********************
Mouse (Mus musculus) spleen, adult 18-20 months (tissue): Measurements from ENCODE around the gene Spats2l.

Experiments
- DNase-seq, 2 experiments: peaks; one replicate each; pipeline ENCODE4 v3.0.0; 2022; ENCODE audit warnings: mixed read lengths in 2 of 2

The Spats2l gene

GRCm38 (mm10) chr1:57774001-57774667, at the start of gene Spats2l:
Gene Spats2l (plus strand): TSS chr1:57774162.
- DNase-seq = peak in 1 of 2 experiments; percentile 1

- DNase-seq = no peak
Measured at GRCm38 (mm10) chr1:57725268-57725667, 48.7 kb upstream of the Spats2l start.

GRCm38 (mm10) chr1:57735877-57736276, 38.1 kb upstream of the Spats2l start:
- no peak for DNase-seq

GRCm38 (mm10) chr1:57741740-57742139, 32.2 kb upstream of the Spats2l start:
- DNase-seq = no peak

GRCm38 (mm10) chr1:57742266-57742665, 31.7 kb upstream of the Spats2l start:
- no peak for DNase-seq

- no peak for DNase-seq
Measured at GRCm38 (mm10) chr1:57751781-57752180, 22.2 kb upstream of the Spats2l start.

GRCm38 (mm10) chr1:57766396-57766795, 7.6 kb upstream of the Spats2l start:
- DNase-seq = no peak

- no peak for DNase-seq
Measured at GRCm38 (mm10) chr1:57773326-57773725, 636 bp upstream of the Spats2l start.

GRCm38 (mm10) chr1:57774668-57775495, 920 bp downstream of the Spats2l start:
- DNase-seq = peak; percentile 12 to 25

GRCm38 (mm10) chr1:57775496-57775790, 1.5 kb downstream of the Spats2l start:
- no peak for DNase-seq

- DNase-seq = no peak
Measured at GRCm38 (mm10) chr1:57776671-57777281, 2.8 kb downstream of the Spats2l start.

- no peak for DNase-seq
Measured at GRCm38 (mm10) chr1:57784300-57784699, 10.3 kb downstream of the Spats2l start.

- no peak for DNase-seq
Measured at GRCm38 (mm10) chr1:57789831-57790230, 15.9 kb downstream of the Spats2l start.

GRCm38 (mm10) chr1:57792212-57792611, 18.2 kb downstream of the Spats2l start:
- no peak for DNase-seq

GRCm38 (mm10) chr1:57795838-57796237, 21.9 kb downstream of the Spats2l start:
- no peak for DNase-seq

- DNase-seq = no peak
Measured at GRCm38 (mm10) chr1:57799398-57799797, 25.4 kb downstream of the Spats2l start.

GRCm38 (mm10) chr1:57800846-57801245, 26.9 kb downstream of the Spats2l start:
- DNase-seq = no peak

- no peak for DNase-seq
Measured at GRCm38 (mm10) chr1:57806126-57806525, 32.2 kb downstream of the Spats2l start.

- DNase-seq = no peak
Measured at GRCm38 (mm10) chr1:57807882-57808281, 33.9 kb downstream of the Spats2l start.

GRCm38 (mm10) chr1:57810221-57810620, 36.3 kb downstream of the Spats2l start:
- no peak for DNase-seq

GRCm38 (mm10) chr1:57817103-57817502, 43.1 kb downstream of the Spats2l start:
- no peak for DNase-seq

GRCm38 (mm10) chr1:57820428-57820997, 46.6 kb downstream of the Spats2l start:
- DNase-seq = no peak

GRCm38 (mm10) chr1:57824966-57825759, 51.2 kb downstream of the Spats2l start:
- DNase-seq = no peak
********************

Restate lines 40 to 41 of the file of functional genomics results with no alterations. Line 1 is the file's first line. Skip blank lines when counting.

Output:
- no peak for DNase-seq
Measured at GRCm38 (mm10) chr1:57806126-57806525, 32.2 kb downstream of the Spats2l start.